Prague is a medieval time capsule located smack down in the center of Europe.
After finally breaking free from mommy dearest (aka Communist rule) in 1989, Prague has been on a non-stop climb to the top; showing the world all the excitement, culture, and beauty they’ve been missing.
READ MORE: 12 Photos to Inspire You to Visit Prague
Take this guide with you so you can complete all the wonderful things Prague has to offer.
Currency: Czech Koruna (which translates to Crown in English)
Language: Czech People speak Czech. Not Russian so please don’t be “that guy”
Speaking of language. Here are a few helpful phrases:
Cheer: Na Zdravi
Thank you: Dekuji
Hello: Dobrey Den
A few don’ts
Don’t go to a club on a Monday or Tuesday. It’s a waste of time. If you’re looking to party with the local crowd then go on a Thursday night. Wednesday-Sunday are the partying days, although by Saturday most people are too hung over to go out; therefore, Thursday is a perfect clubbing day.
Don’t say Czechoslovakia. It’s Czech Republic and has been for some time now.
Don’t call the Czech language Russian. Many Czech people don’t even like the Russians. Yes they are both of Slavic nature, but Czech people are proud of their country, language, and Central European location, so don’t compare them to Russians.
Don’t wear your shoes into a Czech person’s home. They will sometimes offer you slippers to change into, but if not your socks are fine.
Getting around Prague
Like most European cities, Prague is well equipped with rails, trams, subways, and buses to make getting around quick and easy. Uber is also very popular there and safe. I personally used Uber all the time.
A few helpful apps to help you get around are – Google Maps and 2GIS. Both can be used offline.
Prague is divided into 10 districts. Prague 1-10 with Prague 1 being the most popular for visitors (aka the touristy area). My other personal favorites are Prague 2 and 7. Prague 2 is a beautiful neighborhood filled with dozens of shops, amazing restaurants, and one of the best beer gardens in Prague – Riegrovy Sady. Not to mention a local hot spot along the Vlatva River known as Naplavka.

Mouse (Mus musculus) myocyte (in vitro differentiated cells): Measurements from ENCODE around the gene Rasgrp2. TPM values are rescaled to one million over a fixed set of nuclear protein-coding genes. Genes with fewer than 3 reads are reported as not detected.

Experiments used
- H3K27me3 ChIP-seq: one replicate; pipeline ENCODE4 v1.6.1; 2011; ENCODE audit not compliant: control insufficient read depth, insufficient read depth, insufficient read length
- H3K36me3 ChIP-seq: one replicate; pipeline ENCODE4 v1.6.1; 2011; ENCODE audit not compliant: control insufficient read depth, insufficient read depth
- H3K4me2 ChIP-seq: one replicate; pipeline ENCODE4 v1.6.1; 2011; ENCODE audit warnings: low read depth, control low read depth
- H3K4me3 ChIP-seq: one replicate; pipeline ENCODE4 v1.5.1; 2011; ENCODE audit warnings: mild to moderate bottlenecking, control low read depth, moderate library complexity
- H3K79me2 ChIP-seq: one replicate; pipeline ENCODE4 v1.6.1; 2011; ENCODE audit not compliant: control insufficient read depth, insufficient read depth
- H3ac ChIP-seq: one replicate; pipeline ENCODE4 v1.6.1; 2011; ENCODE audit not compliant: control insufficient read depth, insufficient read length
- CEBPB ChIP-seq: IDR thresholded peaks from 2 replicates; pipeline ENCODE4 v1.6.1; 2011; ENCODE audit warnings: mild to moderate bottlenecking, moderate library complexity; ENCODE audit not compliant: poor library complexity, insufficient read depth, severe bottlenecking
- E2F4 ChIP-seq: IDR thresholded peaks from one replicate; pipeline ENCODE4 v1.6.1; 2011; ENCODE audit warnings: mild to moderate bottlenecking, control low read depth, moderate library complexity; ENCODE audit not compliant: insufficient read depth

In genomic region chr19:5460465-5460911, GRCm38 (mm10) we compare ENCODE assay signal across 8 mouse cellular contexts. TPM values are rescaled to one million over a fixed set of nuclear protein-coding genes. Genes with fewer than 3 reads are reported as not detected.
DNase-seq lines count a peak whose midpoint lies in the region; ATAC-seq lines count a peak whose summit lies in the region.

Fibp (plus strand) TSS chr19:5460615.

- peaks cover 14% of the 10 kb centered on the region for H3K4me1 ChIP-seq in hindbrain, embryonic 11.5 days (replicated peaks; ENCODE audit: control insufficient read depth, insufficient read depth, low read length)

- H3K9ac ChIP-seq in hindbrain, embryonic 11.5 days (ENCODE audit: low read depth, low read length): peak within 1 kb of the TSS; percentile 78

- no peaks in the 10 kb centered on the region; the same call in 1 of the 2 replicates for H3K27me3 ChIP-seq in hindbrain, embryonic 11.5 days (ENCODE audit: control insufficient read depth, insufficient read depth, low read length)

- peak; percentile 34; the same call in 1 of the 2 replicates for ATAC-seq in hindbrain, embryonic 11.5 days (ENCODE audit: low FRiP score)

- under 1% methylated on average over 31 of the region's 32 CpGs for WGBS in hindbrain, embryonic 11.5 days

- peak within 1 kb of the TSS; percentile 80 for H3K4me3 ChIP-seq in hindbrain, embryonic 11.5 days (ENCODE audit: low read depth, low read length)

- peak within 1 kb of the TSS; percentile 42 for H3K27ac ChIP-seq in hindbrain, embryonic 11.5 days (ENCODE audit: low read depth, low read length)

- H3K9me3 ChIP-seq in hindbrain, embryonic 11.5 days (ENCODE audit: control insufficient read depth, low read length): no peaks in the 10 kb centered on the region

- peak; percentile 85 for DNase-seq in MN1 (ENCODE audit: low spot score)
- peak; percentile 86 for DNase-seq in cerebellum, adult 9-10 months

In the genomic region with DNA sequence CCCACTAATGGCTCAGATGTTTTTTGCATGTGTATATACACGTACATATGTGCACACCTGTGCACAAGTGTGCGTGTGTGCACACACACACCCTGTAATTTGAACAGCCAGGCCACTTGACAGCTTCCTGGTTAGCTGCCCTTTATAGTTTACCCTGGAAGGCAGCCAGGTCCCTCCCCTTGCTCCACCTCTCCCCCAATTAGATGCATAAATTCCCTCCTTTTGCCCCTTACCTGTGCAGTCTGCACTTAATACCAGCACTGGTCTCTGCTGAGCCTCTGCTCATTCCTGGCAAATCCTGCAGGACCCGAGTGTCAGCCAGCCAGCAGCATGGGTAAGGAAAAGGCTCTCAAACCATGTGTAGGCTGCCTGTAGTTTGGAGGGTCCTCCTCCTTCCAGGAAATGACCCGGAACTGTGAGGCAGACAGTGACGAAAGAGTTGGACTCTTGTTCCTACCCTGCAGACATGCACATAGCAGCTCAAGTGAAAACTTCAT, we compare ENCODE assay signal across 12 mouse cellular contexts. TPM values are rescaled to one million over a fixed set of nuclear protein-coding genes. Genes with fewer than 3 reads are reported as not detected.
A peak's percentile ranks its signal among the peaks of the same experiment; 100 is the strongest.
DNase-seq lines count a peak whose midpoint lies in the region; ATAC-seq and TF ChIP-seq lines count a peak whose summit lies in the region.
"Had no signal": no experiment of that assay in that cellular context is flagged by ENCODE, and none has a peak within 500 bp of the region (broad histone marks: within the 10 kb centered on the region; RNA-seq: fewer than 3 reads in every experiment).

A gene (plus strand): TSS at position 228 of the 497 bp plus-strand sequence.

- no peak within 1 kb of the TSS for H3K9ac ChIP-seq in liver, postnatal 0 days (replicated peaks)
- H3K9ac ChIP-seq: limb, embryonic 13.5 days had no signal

READ MORE: Top Beer Gardens in Prague
Prague off the Map is a great resource for learning what every neighborhood has to offer. Check out their site here.
Now that you are equipped with some tips and facts, here are 30 things to do in Prague for first time (or multiple time) visitors:
Food & Drink
Breakfast at James Dean
This place resembles an old fashion American diner decorated with Marilyn Monroe and obviously James Dean. Located in the middle of Old Town and Jewish Quarter.
I recommend coming for brunch to enjoy mimosas made with their freshly squeezed in-house orange juice. Then sit back and enjoy the jukebox play all the classics we love.
Drink a Tank Beer
Obviously the Czech people love their Pilsner, but they also love their Tank Beer. In my opinion Tank Beer is often overlooked by many tourists, so grab one and enjoy.
Eat, Drink, and be Merry at Strahov Monasterie
All the beers are named after the Saint Norbert, they also offer remarkable views of the city. It’s a steep walk up and down, so wear comfy shoes.
Take a shot of Slivovitz without making a horrid face at the end
Since you will be spending a fair amount of time in Prague 1, stop by Krcma and take your shot of Slivovitz. It’s a local bar with cheap prices, and medieval interior. Seriously, I don’t think that place has been touched by the 21st century.
Go to Las Adelitas to eat some of the best Mexican food I’ve ever had
Mind you, this is in Prague of all places and it still so good. This is by far my favorite place to eat in Prague (my little piece of home). Their food is so delicious they have three locations around Prague.
Local Things to Do
Eat a true Czech dessert, not a Trdlneck
Yes Trdlneck are so yummy, but they are actually true to Hungarian culture not Czech.
Go on your own pub crawl
I went on the organized Prague Pub Crawl and was seriously disappointed. Prague has an incredible bar scene, which means you better get to drinking. Check out my post on which bars are a must see while in Prague. Drunken Satisfaction guaranteed.
Make friends with a Czech local
Go into the first local bar you see, sit down with confidence, get out your Google translate, and chat away. I’ve learned some Czech during my time in Prague, so I was happy to use it during conversation.
Talk about their good history of King Charles, Wenceslas, and Havel. You will find that many are proud of their Bohemian past and love to talk about it.
Stroll through Naplavka by day and party by night
Naplavka is the Czech’s version of a beach side party. At night groups of people come out with drinks, and sit alongside the river chatting away. You will find houseboats, now turned into bars, line the docks offering food, drinks, and live music.
Go to a hockey or soccer game